Security hole: Home office

Home is where the heart is, but it's also where the backdoor to your enterprise lies. Is it possible that the greatest security challenge facing corporations comes from their telecommuters?
Written by Scott Berinato, Contributor

Home is where the heart is. It's also where the backdoor to your enterprise is. In the wake of the hack into Microsoft Corp.'s network, many security administrators have turned their attention to what some believe is the greatest security challenge facing corporations: telecommuters.

Craig LaHote is struggling with it now, and just a week ago he had a meeting with executives about it.

"We're having a hard time controlling it. It's a real gray area with home computers accessing the network and the Internet," said LaHote, network administrator at SR Equipment, in Toledo, Ohio. "We really have a hard time enforcing policies there. We have a policy but no real way to audit [users] except basically asking them to comply."

The problem is both social and technical, experts say. For one, users on home machines behave differently, even if they're accessing work assets and if policies are in place. They tend to disable security when they can and tend to want more control over security.

It's a hard-to-define behavioral issue, one expert said.

"Technology will solve less than half this problem," said Fred Rica, a partner in the technology risk services practice at PricewaterhouseCoopers, in Florham Park, N.J. "The other portion is working with people's behavior, and I'm not sure anyone knows how to do that with telecommuters yet."

On the technical side, the rise of always-on connections such as DSL (Digital Subscriber Line) and cable at home means users will tend to leave connections open more. Without a personal firewall, such a computer is a gaping hole for an enterprise.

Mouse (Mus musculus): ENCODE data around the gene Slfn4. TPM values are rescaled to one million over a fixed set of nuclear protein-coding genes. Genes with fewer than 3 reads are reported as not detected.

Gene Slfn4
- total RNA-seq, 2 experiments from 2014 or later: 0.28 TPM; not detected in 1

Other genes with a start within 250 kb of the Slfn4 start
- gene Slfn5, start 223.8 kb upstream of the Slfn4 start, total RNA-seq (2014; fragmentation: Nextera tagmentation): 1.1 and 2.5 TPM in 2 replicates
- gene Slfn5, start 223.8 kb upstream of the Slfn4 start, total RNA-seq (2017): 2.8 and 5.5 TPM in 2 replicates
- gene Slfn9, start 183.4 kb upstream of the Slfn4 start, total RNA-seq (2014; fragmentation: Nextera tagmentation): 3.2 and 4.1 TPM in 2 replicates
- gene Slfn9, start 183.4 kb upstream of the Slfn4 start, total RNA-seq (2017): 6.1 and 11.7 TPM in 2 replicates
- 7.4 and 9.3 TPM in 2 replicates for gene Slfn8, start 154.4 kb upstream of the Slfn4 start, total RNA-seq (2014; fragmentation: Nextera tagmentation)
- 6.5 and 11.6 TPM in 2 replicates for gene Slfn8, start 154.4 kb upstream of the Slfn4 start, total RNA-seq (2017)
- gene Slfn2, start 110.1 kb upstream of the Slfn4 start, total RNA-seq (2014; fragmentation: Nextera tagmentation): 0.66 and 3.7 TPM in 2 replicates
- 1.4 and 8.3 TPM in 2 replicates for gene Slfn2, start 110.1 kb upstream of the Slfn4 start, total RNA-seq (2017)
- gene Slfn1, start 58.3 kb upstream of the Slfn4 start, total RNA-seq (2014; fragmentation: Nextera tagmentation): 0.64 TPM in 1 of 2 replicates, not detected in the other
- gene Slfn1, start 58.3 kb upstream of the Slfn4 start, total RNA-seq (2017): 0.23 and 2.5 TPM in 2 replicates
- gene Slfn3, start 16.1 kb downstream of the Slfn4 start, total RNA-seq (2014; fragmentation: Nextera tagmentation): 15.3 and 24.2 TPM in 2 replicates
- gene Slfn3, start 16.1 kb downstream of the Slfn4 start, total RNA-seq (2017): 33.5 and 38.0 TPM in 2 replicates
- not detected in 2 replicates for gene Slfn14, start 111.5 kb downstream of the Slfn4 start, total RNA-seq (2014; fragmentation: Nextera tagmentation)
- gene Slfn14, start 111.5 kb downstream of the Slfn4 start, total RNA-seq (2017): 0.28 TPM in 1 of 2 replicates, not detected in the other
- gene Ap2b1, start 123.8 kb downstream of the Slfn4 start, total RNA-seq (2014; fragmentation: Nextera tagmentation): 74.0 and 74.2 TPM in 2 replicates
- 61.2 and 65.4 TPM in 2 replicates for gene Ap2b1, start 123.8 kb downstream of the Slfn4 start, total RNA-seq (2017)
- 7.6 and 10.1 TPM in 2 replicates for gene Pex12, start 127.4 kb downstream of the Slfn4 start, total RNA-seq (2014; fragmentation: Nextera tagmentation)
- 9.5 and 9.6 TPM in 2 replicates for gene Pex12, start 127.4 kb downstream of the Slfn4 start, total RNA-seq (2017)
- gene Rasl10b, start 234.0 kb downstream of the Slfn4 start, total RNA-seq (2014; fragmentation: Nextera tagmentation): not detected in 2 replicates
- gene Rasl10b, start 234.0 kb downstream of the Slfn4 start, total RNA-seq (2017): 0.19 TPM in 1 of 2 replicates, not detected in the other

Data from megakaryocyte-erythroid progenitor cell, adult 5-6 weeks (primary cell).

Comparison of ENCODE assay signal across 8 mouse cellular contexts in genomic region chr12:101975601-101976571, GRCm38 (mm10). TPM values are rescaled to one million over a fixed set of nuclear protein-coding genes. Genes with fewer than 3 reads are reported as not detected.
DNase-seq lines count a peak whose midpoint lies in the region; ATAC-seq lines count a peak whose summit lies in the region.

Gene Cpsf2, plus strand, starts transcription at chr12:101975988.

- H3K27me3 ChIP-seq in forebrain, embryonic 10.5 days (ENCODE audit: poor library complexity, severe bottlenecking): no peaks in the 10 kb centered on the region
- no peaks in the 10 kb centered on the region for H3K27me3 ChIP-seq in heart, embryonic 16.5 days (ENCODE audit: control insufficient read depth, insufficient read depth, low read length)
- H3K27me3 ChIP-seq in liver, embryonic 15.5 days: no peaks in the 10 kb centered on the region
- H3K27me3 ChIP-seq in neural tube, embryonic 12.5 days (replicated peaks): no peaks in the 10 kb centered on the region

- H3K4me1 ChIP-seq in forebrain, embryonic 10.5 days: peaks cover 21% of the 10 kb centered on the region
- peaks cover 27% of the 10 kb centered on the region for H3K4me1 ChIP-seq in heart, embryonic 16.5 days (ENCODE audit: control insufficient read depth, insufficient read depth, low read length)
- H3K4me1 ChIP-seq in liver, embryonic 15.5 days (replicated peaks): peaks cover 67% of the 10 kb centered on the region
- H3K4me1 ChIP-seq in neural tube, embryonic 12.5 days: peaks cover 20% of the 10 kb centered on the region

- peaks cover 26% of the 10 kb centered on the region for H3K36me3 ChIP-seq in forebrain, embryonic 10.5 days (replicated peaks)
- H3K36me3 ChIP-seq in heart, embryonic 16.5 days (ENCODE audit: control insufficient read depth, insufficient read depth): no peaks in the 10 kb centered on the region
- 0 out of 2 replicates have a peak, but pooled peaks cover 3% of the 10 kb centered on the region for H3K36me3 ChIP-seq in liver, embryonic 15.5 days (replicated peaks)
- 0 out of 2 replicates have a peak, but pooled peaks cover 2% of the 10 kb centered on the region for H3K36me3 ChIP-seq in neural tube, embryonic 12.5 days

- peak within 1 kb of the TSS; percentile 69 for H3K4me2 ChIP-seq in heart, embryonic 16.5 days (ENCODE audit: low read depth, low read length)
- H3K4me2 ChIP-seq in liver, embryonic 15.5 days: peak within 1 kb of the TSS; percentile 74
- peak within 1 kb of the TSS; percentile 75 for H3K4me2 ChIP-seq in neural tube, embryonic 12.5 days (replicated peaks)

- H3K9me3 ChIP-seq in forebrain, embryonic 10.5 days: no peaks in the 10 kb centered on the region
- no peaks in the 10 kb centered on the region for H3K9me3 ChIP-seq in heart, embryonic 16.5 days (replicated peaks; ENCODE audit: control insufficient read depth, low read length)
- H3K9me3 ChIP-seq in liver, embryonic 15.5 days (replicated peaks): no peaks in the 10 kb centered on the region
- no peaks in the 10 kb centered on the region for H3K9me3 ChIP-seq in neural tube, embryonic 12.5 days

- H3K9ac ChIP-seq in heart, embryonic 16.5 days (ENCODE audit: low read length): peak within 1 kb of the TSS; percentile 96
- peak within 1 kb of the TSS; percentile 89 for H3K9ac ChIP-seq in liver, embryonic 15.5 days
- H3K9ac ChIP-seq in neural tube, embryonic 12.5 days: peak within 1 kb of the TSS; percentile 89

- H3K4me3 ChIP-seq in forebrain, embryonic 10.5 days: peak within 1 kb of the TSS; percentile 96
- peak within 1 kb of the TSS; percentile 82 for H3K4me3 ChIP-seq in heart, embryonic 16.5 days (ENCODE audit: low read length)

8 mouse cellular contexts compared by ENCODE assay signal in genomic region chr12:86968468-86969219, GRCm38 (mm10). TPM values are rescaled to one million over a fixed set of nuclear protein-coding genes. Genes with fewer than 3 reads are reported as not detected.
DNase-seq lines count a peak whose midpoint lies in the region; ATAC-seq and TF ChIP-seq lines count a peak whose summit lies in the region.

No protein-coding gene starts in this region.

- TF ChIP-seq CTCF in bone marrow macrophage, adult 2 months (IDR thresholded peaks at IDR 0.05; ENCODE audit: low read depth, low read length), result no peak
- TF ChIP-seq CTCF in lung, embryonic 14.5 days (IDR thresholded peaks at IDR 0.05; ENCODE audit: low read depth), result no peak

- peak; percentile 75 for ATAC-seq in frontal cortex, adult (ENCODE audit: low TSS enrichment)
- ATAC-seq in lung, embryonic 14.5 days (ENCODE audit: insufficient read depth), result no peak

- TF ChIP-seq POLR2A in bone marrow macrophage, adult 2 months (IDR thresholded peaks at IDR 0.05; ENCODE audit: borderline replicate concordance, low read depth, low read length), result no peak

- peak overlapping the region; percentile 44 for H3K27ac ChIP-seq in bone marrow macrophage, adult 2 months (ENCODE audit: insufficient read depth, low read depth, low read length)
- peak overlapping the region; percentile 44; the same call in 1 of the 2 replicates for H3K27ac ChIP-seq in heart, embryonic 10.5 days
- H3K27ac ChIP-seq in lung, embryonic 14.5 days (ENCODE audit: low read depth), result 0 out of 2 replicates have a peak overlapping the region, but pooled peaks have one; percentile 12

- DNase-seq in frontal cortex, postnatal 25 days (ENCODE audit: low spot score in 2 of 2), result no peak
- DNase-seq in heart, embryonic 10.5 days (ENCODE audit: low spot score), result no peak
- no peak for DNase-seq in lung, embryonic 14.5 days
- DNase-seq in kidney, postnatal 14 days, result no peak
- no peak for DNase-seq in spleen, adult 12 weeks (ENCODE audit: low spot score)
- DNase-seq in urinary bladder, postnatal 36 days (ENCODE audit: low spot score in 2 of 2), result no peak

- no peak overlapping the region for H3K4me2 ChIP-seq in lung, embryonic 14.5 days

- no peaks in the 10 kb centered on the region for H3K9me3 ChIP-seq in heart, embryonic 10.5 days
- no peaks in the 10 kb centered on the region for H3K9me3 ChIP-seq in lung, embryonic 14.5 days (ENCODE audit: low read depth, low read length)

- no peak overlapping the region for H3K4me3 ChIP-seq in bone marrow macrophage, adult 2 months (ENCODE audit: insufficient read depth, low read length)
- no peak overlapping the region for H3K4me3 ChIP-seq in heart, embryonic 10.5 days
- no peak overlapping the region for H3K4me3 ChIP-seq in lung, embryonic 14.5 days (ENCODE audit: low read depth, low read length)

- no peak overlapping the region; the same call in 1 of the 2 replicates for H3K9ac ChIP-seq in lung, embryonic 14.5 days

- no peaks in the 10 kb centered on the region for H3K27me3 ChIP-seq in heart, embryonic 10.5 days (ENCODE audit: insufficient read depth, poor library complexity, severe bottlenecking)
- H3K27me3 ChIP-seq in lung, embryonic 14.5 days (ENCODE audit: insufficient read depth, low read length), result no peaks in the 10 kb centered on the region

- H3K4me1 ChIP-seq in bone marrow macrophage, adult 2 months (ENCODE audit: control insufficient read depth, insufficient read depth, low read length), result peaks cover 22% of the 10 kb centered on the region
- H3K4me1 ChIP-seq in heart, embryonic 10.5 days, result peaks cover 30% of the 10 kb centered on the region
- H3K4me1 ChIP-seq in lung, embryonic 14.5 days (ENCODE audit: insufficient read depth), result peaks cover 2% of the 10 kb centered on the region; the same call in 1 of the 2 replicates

Hackers can either access information off the home hard drive or use that computer to find their way back into the corporate network. VPN (Virtual Private Network) connections also allow e-mail messages with dangerous payloads a free ride right into the corporate network.

"A lot of companies are talking to us about this very issue," said Fred Felman, marketing vice president at Zone Labs Inc. in San Francisco. "People plug into their DSL or cable line and walk right past security.

Or they have a VPN set up, and you're creating a secure tunnel for users who might use that tunnel to send a Trojan horse unknowingly. If that telecommuter is out on the Internet on one side and talking to the enterprise on the other side, you have no security. It's really scary to security guys."

At the same time, technologies such as anti-virus software tend to be less rigorously updated, and others, such as encryption, are hardly used at all, even if they're used at work, experts said.

It is enough to keep Jeff Uslan, security administrator at 20th Century Fox, in Los Angeles, from permitting telecommuters to access the Internet through their VPN lines. And that, Uslan said, is difficult to enforce, especially with many executives working from home.

"It's caused a lot of arguments from people who just expect Internet access at home," he said. "But I can't control them at home. I won't give them the slightest chance to open that backdoor. My greatest fear is the person screaming at me, 'How could this have happened?'"

Telecommuting do's and don'ts


  • Have a strictly defined policy for network access from home
  • Create separate profiles for home use and work use on telecommuters' PCs
  • Perform routine audits of telecommuters' practices and security software such as anti-virus updates


  • Try to lock down a telecommuter's PC with work parameters
  • Let telecommuters manage their security settings from home
  • Try to foist on telecommuters policies they won't accept

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